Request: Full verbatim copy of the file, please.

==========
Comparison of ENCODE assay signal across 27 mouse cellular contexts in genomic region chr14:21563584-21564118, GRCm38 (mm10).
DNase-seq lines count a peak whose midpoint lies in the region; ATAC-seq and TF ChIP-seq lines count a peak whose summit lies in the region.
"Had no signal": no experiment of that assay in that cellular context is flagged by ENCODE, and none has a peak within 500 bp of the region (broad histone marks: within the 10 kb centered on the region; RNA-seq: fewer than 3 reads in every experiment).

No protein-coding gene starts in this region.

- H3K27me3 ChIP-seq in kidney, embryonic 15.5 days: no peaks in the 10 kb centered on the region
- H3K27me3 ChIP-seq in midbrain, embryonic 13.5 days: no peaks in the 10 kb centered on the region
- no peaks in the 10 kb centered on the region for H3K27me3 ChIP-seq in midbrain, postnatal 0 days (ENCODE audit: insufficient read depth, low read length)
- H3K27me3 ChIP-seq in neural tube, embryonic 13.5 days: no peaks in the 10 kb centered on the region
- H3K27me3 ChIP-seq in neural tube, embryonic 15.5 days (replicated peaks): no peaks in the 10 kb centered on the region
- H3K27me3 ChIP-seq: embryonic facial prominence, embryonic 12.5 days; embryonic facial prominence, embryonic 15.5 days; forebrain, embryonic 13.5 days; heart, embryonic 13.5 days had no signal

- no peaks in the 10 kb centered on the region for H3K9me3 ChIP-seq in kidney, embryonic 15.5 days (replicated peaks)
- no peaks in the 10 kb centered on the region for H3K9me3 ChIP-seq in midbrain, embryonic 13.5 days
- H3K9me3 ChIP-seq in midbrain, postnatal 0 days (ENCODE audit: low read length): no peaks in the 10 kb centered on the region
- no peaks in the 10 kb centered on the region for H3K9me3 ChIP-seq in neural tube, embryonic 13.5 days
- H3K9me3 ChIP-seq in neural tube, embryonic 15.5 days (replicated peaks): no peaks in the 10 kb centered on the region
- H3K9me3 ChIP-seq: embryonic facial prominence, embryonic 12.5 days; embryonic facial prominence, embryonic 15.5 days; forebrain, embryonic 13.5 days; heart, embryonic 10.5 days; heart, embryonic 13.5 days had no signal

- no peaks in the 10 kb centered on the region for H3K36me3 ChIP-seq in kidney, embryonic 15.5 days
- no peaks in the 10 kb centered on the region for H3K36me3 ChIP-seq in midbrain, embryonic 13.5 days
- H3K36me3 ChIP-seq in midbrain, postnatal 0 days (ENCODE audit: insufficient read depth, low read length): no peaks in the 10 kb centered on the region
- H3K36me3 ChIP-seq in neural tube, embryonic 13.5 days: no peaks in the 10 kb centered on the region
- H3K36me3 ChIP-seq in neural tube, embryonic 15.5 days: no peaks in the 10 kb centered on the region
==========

Comparison of ENCODE assay signal across 27 mouse cellular contexts in genomic region chr14:21563584-21564118, GRCm38 (mm10).
DNase-seq lines count a peak whose midpoint lies in the region; ATAC-seq and TF ChIP-seq lines count a peak whose summit lies in the region.
"Had no signal": no experiment of that assay in that cellular context is flagged by ENCODE, and none has a peak within 500 bp of the region (broad histone marks: within the 10 kb centered on the region; RNA-seq: fewer than 3 reads in every experiment).

No protein-coding gene starts in this region.

- H3K27me3 ChIP-seq in kidney, embryonic 15.5 days: no peaks in the 10 kb centered on the region
- H3K27me3 ChIP-seq in midbrain, embryonic 13.5 days: no peaks in the 10 kb centered on the region
- no peaks in the 10 kb centered on the region for H3K27me3 ChIP-seq in midbrain, postnatal 0 days (ENCODE audit: insufficient read depth, low read length)
- H3K27me3 ChIP-seq in neural tube, embryonic 13.5 days: no peaks in the 10 kb centered on the region
- H3K27me3 ChIP-seq in neural tube, embryonic 15.5 days (replicated peaks): no peaks in the 10 kb centered on the region
- H3K27me3 ChIP-seq: embryonic facial prominence, embryonic 12.5 days; embryonic facial prominence, embryonic 15.5 days; forebrain, embryonic 13.5 days; heart, embryonic 13.5 days had no signal

- no peaks in the 10 kb centered on the region for H3K9me3 ChIP-seq in kidney, embryonic 15.5 days (replicated peaks)
- no peaks in the 10 kb centered on the region for H3K9me3 ChIP-seq in midbrain, embryonic 13.5 days
- H3K9me3 ChIP-seq in midbrain, postnatal 0 days (ENCODE audit: low read length): no peaks in the 10 kb centered on the region
- no peaks in the 10 kb centered on the region for H3K9me3 ChIP-seq in neural tube, embryonic 13.5 days
- H3K9me3 ChIP-seq in neural tube, embryonic 15.5 days (replicated peaks): no peaks in the 10 kb centered on the region
- H3K9me3 ChIP-seq: embryonic facial prominence, embryonic 12.5 days; embryonic facial prominence, embryonic 15.5 days; forebrain, embryonic 13.5 days; heart, embryonic 10.5 days; heart, embryonic 13.5 days had no signal

- no peaks in the 10 kb centered on the region for H3K36me3 ChIP-seq in kidney, embryonic 15.5 days
- no peaks in the 10 kb centered on the region for H3K36me3 ChIP-seq in midbrain, embryonic 13.5 days
- H3K36me3 ChIP-seq in midbrain, postnatal 0 days (ENCODE audit: insufficient read depth, low read length): no peaks in the 10 kb centered on the region
- H3K36me3 ChIP-seq in neural tube, embryonic 13.5 days: no peaks in the 10 kb centered on the region
- H3K36me3 ChIP-seq in neural tube, embryonic 15.5 days: no peaks in the 10 kb centered on the region